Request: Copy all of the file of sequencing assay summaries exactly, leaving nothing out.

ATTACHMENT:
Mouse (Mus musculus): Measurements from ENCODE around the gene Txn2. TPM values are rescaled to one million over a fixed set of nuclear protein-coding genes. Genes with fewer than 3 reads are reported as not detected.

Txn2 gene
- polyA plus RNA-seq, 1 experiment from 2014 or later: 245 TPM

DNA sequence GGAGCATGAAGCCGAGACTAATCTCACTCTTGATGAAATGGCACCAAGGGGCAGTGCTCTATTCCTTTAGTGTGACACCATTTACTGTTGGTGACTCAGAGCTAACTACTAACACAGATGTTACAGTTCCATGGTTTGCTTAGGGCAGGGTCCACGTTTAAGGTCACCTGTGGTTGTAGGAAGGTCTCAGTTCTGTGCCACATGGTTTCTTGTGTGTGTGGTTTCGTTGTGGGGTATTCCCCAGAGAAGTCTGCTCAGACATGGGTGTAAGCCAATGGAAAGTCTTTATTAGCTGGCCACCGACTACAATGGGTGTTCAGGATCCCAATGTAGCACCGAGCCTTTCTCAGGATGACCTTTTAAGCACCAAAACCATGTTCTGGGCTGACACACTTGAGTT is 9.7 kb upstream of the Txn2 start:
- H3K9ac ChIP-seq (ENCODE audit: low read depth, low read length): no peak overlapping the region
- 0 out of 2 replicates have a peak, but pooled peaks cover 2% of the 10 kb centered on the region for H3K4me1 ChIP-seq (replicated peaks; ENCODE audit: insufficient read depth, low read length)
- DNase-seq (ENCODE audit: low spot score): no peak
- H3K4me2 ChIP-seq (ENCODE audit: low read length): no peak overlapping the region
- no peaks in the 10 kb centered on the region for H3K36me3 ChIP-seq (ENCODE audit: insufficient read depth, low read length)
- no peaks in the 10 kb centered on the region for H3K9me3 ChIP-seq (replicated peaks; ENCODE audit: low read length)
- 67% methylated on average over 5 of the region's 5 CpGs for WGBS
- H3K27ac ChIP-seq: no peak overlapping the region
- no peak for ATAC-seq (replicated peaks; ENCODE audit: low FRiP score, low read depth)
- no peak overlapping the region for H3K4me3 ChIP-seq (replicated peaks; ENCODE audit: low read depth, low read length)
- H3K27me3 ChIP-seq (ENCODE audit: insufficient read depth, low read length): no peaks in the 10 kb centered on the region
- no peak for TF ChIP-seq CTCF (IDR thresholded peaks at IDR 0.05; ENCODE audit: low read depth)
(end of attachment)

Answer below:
Mouse (Mus musculus): Measurements from ENCODE around the gene Txn2. TPM values are rescaled to one million over a fixed set of nuclear protein-coding genes. Genes with fewer than 3 reads are reported as not detected.

Txn2 gene
- polyA plus RNA-seq, 1 experiment from 2014 or later: 245 TPM

DNA sequence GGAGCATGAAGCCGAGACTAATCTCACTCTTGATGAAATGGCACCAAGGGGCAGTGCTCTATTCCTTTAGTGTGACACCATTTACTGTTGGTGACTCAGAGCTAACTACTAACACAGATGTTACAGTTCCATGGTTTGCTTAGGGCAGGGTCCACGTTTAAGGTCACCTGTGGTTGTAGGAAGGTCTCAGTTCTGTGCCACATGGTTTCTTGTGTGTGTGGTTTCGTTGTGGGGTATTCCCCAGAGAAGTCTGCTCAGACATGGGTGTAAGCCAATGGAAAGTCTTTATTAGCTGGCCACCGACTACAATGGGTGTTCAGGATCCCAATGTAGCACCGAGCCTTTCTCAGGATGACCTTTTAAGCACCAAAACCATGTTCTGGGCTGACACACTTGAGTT is 9.7 kb upstream of the Txn2 start:
- H3K9ac ChIP-seq (ENCODE audit: low read depth, low read length): no peak overlapping the region
- 0 out of 2 replicates have a peak, but pooled peaks cover 2% of the 10 kb centered on the region for H3K4me1 ChIP-seq (replicated peaks; ENCODE audit: insufficient read depth, low read length)
- DNase-seq (ENCODE audit: low spot score): no peak
- H3K4me2 ChIP-seq (ENCODE audit: low read length): no peak overlapping the region
- no peaks in the 10 kb centered on the region for H3K36me3 ChIP-seq (ENCODE audit: insufficient read depth, low read length)
- no peaks in the 10 kb centered on the region for H3K9me3 ChIP-seq (replicated peaks; ENCODE audit: low read length)
- 67% methylated on average over 5 of the region's 5 CpGs for WGBS
- H3K27ac ChIP-seq: no peak overlapping the region
- no peak for ATAC-seq (replicated peaks; ENCODE audit: low FRiP score, low read depth)
- no peak overlapping the region for H3K4me3 ChIP-seq (replicated peaks; ENCODE audit: low read depth, low read length)
- H3K27me3 ChIP-seq (ENCODE audit: insufficient read depth, low read length): no peaks in the 10 kb centered on the region
- no peak for TF ChIP-seq CTCF (IDR thresholded peaks at IDR 0.05; ENCODE audit: low read depth)